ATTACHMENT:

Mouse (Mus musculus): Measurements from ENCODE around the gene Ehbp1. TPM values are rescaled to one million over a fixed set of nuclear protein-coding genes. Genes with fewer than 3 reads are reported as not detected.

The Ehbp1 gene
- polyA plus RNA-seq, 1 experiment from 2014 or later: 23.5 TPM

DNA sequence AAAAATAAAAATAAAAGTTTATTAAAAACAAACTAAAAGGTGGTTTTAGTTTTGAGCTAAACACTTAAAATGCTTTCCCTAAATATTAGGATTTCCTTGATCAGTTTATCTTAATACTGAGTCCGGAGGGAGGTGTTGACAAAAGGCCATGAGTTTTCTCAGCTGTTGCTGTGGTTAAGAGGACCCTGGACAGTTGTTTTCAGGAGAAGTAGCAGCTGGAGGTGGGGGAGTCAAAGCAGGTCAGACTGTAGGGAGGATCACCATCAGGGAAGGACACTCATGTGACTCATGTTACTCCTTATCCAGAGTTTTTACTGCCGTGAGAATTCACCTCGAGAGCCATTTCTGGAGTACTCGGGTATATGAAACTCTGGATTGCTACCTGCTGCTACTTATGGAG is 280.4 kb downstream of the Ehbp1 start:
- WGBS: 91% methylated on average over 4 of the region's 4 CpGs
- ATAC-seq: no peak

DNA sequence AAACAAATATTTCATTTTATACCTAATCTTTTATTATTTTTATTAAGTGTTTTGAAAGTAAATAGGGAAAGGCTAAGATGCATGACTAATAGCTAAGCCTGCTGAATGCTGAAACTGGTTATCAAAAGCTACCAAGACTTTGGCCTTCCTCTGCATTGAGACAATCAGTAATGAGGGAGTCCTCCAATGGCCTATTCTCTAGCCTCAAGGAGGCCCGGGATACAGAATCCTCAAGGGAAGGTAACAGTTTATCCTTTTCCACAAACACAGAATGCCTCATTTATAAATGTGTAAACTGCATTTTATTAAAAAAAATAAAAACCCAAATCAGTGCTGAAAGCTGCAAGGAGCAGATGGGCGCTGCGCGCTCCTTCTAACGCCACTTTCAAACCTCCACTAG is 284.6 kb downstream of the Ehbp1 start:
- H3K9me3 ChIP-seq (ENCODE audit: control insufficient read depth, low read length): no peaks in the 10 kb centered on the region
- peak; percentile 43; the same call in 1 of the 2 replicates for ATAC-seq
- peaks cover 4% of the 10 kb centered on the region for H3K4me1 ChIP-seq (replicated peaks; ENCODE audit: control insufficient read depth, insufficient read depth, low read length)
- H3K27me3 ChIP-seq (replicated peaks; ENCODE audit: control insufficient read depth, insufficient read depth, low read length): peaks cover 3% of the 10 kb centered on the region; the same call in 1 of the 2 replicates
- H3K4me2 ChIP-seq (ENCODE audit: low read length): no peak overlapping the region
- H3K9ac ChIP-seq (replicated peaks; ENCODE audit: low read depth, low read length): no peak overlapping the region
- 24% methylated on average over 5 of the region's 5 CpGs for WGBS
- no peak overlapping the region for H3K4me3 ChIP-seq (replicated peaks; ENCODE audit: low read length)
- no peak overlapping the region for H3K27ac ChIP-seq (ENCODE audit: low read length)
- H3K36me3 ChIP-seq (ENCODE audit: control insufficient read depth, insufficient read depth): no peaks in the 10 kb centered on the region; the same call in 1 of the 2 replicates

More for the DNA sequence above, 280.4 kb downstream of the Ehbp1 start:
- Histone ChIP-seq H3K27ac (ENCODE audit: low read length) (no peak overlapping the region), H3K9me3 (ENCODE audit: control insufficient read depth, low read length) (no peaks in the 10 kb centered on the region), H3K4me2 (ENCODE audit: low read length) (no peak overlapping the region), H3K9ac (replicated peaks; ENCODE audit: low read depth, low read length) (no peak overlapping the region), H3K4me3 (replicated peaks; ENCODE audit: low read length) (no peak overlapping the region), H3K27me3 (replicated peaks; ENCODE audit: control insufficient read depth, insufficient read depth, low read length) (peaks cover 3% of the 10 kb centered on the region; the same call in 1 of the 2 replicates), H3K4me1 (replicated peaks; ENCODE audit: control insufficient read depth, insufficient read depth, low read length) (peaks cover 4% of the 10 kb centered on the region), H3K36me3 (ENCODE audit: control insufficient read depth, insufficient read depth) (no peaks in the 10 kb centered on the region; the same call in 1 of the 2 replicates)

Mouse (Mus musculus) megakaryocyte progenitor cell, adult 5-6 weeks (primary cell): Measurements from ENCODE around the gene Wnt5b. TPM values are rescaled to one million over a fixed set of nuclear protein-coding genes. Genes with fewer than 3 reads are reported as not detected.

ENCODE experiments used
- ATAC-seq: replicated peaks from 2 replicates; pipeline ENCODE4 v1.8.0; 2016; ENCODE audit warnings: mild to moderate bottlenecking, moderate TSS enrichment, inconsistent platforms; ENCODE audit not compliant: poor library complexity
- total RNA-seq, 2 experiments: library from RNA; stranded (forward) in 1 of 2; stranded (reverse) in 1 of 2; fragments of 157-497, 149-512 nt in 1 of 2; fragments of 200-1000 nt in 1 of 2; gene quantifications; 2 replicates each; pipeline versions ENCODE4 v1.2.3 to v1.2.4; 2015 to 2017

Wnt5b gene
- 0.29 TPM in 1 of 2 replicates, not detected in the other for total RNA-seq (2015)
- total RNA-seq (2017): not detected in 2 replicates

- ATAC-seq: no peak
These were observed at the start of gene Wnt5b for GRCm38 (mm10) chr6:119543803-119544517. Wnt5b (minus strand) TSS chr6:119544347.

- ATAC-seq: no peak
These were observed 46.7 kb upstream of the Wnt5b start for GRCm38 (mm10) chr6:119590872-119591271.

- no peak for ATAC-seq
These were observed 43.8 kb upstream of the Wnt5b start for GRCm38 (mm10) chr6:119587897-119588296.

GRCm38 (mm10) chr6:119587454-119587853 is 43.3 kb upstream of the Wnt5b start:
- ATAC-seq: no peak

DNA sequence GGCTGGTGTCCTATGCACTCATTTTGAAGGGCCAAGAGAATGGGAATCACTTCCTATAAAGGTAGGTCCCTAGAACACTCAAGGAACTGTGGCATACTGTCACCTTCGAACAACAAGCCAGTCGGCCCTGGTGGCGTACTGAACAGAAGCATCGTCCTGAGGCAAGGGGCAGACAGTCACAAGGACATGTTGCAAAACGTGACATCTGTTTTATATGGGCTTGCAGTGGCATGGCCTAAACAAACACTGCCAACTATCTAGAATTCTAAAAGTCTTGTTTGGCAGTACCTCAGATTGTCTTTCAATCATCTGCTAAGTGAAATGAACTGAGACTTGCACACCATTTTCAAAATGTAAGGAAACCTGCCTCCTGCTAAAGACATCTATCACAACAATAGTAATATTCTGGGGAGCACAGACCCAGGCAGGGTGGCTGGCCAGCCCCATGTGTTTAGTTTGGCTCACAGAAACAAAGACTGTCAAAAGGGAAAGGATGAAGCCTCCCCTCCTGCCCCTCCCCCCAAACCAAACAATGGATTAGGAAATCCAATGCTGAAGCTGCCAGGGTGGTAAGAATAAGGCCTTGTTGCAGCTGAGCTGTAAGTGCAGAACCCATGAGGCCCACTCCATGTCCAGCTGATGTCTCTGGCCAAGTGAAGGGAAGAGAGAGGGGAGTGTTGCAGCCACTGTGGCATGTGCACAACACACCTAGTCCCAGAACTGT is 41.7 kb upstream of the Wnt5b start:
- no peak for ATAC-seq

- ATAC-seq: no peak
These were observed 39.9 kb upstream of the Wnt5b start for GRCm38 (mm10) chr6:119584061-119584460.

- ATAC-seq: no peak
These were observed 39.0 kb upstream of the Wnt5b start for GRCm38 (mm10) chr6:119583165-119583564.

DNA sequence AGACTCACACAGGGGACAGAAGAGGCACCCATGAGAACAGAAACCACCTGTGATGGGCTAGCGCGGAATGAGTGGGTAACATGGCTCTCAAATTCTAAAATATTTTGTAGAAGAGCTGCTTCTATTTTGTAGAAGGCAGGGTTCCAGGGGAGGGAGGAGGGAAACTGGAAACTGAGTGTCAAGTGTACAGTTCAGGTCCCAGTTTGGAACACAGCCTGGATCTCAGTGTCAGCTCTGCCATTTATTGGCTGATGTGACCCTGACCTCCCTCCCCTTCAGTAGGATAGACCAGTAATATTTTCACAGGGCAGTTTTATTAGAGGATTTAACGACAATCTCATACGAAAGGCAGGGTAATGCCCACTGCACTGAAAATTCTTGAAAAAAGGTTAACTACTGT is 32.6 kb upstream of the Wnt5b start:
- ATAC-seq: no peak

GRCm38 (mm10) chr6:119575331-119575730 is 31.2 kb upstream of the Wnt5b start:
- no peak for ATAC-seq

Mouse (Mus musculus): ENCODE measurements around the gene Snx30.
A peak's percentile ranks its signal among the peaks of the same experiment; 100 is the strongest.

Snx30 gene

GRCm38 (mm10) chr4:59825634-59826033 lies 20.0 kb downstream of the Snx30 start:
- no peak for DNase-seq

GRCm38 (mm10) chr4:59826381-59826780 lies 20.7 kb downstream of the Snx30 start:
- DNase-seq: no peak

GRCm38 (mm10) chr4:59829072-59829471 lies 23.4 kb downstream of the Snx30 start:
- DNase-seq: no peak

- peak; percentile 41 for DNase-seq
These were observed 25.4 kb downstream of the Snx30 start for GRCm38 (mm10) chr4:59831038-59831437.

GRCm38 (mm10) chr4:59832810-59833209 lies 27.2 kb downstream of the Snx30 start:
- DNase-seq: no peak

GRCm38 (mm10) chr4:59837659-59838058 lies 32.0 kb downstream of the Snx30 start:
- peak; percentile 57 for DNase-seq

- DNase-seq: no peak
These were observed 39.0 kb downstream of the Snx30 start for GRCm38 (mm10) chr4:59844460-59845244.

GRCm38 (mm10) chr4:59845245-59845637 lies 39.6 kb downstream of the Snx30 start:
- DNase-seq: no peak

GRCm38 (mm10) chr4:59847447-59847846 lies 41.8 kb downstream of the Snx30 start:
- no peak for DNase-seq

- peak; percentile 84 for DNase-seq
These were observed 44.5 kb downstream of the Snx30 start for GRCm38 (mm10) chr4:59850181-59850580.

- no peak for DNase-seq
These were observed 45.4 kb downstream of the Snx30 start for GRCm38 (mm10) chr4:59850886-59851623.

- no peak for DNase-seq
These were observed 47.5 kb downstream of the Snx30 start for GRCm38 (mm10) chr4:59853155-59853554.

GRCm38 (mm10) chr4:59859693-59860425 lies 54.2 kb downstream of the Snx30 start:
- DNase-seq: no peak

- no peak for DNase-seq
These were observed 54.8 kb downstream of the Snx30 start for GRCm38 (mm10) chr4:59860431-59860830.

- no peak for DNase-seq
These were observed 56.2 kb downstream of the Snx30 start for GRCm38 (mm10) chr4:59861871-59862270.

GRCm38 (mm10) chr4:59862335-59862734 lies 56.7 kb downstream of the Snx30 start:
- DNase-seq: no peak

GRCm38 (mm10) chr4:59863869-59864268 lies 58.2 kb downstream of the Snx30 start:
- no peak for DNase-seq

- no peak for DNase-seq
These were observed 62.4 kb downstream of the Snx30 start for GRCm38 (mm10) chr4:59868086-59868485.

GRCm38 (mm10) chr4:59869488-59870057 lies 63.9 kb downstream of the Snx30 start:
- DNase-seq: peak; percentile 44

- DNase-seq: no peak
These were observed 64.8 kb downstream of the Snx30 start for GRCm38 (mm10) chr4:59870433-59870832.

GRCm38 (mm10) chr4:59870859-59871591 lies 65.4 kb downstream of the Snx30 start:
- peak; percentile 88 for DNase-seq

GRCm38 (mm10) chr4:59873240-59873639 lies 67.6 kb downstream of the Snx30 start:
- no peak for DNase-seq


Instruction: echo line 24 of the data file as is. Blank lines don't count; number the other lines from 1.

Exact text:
Wnt5b gene